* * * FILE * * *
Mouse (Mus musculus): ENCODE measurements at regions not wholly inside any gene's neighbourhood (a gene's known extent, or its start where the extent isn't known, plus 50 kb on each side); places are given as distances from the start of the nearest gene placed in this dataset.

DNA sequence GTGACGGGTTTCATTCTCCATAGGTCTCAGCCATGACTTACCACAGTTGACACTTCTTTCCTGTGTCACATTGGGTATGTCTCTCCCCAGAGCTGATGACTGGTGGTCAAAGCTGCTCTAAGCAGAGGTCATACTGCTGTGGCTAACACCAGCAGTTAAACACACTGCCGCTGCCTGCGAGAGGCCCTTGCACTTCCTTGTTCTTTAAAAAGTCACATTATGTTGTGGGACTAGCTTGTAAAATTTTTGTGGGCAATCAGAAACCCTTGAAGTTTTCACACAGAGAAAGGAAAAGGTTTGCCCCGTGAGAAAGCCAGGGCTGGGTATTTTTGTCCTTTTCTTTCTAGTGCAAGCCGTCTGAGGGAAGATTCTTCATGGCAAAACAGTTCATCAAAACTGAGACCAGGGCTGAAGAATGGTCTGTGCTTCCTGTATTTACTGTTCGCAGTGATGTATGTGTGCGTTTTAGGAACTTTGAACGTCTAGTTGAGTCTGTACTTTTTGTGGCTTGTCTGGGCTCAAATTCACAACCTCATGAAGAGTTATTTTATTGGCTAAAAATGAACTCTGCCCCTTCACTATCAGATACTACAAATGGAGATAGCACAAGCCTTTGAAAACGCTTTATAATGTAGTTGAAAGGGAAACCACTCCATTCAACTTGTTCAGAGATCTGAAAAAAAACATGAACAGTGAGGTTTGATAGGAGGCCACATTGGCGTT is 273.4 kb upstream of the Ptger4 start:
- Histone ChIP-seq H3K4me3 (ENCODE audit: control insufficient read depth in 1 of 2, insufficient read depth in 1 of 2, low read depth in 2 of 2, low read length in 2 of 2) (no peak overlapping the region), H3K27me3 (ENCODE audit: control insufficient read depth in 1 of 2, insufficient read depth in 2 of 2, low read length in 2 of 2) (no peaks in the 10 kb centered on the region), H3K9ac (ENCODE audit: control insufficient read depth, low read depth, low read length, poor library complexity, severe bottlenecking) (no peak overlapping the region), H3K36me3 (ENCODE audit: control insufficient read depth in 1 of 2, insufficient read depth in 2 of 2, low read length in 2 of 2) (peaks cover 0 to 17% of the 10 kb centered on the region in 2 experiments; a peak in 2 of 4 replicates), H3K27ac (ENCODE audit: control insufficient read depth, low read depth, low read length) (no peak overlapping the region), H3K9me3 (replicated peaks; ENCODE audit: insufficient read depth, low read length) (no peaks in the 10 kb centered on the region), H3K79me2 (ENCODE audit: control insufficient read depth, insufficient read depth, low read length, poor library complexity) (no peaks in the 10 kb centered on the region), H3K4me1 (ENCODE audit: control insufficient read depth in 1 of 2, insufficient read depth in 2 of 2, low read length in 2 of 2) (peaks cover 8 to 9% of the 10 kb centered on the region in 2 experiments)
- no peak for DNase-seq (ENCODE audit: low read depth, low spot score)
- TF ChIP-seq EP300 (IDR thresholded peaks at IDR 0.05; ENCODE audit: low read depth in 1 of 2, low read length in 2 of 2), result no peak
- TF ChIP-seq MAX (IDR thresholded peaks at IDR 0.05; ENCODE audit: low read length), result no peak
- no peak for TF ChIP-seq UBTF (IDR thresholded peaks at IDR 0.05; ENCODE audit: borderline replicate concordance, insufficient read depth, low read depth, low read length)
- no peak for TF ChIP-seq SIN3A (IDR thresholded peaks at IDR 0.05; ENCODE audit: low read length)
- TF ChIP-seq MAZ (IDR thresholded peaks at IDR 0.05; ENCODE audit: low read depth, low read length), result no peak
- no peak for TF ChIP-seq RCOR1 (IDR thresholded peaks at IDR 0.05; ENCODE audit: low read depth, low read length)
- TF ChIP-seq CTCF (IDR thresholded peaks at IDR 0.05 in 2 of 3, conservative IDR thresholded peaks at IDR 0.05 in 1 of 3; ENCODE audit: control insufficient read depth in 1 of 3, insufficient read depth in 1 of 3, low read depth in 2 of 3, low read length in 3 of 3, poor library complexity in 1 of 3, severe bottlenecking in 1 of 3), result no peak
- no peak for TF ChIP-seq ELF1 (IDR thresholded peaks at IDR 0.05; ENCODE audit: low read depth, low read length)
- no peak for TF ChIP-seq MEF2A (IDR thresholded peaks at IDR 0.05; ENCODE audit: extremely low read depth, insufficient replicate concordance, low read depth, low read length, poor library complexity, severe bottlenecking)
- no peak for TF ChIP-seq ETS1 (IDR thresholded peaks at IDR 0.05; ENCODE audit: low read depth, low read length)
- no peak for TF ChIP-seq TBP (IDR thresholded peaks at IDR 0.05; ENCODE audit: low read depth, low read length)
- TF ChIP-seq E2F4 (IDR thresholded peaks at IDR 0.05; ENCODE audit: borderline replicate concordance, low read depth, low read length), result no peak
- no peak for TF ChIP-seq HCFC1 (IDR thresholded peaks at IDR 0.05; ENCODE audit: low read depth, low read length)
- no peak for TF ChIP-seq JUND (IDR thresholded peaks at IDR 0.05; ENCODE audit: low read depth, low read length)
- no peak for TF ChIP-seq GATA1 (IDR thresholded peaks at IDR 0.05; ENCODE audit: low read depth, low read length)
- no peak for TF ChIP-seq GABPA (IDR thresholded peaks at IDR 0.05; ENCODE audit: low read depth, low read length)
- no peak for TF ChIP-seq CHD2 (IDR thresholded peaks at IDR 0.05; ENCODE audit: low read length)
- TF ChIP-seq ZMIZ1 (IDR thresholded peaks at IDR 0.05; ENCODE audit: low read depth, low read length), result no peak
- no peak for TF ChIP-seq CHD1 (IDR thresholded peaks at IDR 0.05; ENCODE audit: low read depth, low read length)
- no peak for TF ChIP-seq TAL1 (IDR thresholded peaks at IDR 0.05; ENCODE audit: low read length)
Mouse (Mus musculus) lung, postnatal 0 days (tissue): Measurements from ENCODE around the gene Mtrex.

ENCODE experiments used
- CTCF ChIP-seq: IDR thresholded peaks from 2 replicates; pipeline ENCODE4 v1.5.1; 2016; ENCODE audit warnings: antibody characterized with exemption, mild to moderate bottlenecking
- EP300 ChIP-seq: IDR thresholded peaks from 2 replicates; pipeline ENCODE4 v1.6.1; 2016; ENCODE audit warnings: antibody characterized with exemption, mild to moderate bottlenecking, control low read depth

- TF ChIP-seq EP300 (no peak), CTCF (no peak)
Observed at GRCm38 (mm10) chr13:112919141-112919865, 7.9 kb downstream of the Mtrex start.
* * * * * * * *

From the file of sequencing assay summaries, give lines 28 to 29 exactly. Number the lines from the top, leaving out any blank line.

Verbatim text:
- EP300 ChIP-seq: IDR thresholded peaks from 2 replicates; pipeline ENCODE4 v1.6.1; 2016; ENCODE audit warnings: antibody characterized with exemption, mild to moderate bottlenecking, control low read depth

- TF ChIP-seq EP300 (no peak), CTCF (no peak)